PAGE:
Wendy and Dr. John analyze case studies with offices who are implementing change and having tremendous success. During this episode you will find tips and tricks that will help you now while recovering from the COVID-19 pandemic as well as strategies that will continue to improve your patient care and practice production for years to come. You can’t afford to miss this one!
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"EP71: Strategies to Maximize Change In Your Practice Tomorrow" Transcript:
00:00:01.930 Welcome to the Double Your Production Podcast with The Team Training Institute, the one place designed for dentists and their staff who want to grow their practices by following in the footsteps of those that have done it or in the trenches who know exactly what you're going through. And now your leaders, the stars of the podcast, Dr. John Meis and Wendy Briggs. [music]
00:00:28.870 Welcome everybody to this Double Your Production presentation. I'm Dr. John Meis and I'm here with Wendy Briggs. How are you doing, Wendy?
00:00:36.780 I'm great, Dr. John. Always good to be here.
00:00:39.690 It is. So we had an interesting challenge among our coaches this week, didn't we?
00:00:46.670 We did.
00:00:47.210 They were sharing results and the coaches were really excited that we have an internal Slack channel that we share the tremendous progress that our clients make. And everybody makes really good progress. Some make amazing progress. And so their challenge to us was, "All right. You need to go out and tell the world what the difference is between the ones that are doing really, really well, and the ones that make less progress." So that's really kind of the theme of our show today.
00:01:20.370 Right. And we really wanted to talk about what inspires some practices to have really amazing, amazing results. So we're going to get these slides on here. And I'm not sure if-- there we go. So we wanted to discuss how we can help our coaching clients or dentists in general, maximize the return on investment when they have made an investment for coaching or for some element of change within their practice. So the questions that we wanted to answer today. And we're going to answer these questions in kind of a unique way. We're going to talk through some case studies on practices that have seen incredible results. And then we'll talk through as well why we think that happens and what are some potential roadblocks to inspiring teams to practice. Dr. John, one of the things that I think is so interesting is we often hear from dentists that say, "I've tried to get my hygienist to do X, Y, or Z for years. And it just has never really taken off." Or we have the hygienists say, "Hey, we go program after program after program. And we just keep going back to the way we've always done things. And then, of course, we love hearing from those same clients six months into our program and celebrating the impact that they've achieved with what we teach and how we teach it. So we wanted to talk through what's the difference? Why do some practices or some programs tend to inspire a much higher level of utilization and impact?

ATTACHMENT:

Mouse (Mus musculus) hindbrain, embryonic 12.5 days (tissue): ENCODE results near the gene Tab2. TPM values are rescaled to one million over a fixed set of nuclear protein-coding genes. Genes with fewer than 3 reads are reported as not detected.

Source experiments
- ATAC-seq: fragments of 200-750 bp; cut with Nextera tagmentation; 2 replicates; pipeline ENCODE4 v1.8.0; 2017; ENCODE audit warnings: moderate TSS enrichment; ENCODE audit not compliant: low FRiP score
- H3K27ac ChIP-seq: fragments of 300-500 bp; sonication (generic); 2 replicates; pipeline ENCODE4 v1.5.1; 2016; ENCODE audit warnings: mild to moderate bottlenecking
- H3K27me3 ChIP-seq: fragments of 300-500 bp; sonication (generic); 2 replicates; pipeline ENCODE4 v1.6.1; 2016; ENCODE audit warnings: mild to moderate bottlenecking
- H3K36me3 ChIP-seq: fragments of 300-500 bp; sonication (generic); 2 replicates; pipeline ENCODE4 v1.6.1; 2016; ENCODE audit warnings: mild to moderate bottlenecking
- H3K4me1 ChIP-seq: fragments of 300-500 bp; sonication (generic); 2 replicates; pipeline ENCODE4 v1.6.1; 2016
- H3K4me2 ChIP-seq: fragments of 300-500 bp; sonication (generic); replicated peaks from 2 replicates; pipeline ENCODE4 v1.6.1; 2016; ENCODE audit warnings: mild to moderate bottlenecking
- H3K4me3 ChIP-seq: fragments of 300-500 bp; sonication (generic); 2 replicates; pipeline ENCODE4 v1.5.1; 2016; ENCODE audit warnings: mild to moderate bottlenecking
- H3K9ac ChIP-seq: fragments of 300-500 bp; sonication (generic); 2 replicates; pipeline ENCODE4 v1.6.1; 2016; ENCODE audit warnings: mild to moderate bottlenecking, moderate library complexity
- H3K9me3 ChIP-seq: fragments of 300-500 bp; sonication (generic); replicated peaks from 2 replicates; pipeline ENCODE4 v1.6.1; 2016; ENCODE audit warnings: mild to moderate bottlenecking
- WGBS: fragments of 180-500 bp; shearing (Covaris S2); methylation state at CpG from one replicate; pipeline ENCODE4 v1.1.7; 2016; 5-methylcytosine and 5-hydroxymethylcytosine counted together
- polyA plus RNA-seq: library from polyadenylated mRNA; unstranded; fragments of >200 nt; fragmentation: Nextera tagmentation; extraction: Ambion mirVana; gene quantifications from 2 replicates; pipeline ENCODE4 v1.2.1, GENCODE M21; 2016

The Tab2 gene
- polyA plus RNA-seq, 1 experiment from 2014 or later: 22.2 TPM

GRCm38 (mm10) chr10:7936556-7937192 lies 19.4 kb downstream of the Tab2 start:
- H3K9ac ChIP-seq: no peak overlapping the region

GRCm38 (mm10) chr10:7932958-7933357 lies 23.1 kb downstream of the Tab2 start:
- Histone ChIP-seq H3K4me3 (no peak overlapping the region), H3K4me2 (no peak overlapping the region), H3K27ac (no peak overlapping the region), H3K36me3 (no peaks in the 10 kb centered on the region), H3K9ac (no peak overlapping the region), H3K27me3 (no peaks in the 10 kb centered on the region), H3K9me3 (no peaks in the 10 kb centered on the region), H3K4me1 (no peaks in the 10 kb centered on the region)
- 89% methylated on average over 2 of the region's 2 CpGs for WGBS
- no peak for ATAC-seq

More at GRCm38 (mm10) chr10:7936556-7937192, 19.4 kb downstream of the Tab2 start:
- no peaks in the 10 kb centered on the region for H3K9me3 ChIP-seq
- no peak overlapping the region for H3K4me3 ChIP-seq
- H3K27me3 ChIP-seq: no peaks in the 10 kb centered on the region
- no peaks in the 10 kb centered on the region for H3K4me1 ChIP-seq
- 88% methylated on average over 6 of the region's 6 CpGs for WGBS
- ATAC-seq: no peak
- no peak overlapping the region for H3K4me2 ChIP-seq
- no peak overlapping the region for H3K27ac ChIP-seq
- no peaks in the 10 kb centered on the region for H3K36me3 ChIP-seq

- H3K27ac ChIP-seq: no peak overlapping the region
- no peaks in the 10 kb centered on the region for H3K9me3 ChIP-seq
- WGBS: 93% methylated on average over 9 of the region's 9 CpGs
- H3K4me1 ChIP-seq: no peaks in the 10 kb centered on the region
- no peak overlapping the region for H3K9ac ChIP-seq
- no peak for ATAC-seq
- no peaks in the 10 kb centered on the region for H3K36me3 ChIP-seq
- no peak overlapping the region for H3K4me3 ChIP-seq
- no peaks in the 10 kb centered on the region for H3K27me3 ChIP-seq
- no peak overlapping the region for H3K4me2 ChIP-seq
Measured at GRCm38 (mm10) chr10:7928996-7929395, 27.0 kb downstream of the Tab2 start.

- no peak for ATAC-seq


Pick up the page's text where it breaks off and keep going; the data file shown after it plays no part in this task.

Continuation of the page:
00:02:50.290 Yeah, sounds good. And the other thing that we'll talk about is so we'll show you some cases. We'll talk through some specific case studies. But then we're going to talk about really what we see as some of the roadblocks for people getting the full benefit of some kind of change initiative.
00:03:07.030 Love that. So here we go with the first example. This is a general dentist with three hygienists, and these were his numbers in January, I believe, so before any of the shutdown, any craziness with the virus and any of that occurred. This is kind of what they were doing. One doctor, three hygienists production.
00:03:30.860 Typically, the most productive month of the year. It's a long month. We've got people past the holidays and people are focusing back on their health again. So typically, that's a great model.